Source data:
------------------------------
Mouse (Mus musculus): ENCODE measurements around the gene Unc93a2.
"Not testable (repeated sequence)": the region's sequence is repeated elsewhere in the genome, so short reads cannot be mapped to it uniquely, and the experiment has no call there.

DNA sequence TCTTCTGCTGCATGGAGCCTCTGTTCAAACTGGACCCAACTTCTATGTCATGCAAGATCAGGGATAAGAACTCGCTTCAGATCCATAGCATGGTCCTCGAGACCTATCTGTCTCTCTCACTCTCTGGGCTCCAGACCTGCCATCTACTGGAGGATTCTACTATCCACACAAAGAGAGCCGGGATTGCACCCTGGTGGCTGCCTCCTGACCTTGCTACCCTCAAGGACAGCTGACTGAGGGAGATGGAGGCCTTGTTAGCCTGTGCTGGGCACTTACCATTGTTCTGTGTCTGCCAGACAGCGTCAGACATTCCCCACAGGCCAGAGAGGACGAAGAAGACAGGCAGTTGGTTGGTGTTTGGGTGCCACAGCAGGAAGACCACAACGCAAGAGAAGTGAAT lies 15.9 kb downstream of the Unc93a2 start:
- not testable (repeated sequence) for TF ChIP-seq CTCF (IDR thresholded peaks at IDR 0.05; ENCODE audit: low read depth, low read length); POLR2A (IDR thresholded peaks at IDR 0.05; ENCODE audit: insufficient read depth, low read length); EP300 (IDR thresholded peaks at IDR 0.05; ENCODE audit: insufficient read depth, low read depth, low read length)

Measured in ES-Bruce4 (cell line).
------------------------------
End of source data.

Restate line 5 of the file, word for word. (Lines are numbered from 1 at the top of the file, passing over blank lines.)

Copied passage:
Measured in ES-Bruce4 (cell line).